I think you’d probably be fine on just about any expedition ship and can probably choose more based on price and schedule than anything else. The 200-passenger ships are often less expensive and more likely to have last-minute availability (versus early booking discounts, which means booking 1.5 to 2 years in advance). GAdventures and Oceanwide Expeditions have some less expensive options under 150 passengers. If you’re okay with just one shore landing per day, one of the larger 300-400 passenger ships would still suffice.

 

I’d take a look at Quark, G Adventures, Hurtigruten, Oceanwide Expeditions, and maaaaaybe One Ocean. I hesitate on the last one, because One Ocean just had an issues with the ships it charters, and I’m concerned that they’ve not been great and handling the situation.

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That sounds like a solid starting point. I had read a few sites talking about the retrofitted research vessels where you basically become part of the crew and have more hostel like accommodations (shared rooms with bunks, shared bathrooms)

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awestover89 - The Polar Code comes into full force on 1st Jan. 2022.

Very few of the current Polar vessels will be operating then.

Only recent new builds & a few others, plus the other new builds in the pipeline will be available.

See other posts on the Polar Code.

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39 minutes ago, SeaDog-46 said:

awestover89 - The Polar Code comes into full force on 1st Jan. 2022.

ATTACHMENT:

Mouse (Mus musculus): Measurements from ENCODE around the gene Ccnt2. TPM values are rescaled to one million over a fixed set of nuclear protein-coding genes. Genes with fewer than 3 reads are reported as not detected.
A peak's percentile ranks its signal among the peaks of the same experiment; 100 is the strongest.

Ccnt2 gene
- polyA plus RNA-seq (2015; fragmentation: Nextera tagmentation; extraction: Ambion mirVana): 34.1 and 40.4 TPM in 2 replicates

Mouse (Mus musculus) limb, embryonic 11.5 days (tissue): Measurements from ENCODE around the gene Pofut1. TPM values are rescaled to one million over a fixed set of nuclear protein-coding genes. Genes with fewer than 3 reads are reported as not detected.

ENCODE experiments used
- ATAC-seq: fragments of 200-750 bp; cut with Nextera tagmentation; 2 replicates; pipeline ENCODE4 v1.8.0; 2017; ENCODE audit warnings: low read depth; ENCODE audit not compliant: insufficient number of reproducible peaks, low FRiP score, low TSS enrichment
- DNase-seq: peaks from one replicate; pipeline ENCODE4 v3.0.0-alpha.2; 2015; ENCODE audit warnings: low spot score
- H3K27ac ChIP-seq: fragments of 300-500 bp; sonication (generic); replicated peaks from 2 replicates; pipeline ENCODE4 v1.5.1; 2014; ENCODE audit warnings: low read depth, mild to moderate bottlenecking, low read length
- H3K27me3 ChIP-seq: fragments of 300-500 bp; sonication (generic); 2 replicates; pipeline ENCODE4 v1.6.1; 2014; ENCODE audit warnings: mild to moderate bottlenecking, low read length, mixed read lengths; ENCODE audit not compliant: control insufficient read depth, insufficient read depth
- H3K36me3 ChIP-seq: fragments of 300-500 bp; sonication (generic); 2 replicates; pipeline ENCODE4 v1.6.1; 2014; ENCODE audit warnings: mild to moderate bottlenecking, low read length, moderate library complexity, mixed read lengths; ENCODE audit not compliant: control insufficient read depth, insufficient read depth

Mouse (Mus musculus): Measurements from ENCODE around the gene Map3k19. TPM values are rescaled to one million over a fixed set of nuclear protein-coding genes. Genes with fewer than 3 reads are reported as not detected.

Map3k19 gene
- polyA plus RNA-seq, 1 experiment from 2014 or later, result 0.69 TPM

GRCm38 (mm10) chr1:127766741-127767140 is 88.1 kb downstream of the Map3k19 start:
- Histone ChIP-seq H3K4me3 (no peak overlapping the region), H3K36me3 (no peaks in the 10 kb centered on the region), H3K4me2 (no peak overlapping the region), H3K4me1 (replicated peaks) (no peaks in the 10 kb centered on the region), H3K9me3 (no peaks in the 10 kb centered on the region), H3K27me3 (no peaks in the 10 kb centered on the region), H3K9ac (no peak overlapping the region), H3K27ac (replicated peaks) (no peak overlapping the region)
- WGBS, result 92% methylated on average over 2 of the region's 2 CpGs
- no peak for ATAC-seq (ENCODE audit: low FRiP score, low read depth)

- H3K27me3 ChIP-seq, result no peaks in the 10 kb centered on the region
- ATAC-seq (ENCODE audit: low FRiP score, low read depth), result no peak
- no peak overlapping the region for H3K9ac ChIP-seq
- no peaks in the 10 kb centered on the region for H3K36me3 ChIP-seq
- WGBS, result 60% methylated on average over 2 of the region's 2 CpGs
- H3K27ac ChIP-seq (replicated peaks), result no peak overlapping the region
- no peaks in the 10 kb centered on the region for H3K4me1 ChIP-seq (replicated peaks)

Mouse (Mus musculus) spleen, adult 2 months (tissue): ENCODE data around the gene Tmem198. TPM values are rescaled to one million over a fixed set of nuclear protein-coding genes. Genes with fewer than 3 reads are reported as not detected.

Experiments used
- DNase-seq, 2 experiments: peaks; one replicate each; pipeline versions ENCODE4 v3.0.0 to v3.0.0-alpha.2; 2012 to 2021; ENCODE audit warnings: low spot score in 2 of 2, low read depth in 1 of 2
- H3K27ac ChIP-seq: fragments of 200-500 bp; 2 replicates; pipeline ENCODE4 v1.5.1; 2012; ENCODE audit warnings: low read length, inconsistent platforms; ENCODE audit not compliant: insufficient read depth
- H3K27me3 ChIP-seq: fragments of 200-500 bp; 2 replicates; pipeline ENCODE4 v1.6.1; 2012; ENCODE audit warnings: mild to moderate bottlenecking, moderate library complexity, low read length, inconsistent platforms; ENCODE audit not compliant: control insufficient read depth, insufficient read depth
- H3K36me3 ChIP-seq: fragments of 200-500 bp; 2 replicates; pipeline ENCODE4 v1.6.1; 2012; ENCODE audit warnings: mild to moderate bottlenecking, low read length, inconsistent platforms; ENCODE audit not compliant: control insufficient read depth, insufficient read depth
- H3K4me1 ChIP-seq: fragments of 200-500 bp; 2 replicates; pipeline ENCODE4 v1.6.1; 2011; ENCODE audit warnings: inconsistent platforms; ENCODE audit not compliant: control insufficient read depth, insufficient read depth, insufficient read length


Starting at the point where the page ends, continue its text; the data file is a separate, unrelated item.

Very few of the current Polar vessels will be operating then.

Only recent new builds & a few others, plus the other new builds in the pipeline will be available.

See other posts on the Polar Code.

 

Newly built ships will definitely meet the code though, won't they? I just started looking into Hurtigruten based on the previous comments and they are advertising that starting in 2021 they will be using the MS Fridtjof Nansen which is new construction expected to be completed in 2020.

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Newly built expedition ships built for work in latitudes +60 degrees will meet the code - usually PC6.

Hurtigruten already have Roald Amundsen operating - sister ship to Fridtjof Nansen.

Hondius recently did her maiden cruise as did Hanseatic Nature [German speaking onboard I think] a few months ago.

Greg Mortimer is fitting out & likely the next to operate.

About 20 more are in the pipeline with new orders still being placed.

Because of the additional rules many polar ships are running over a year late in being delivered.

 

 

 

 

 

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We went with Quark and were quite happy.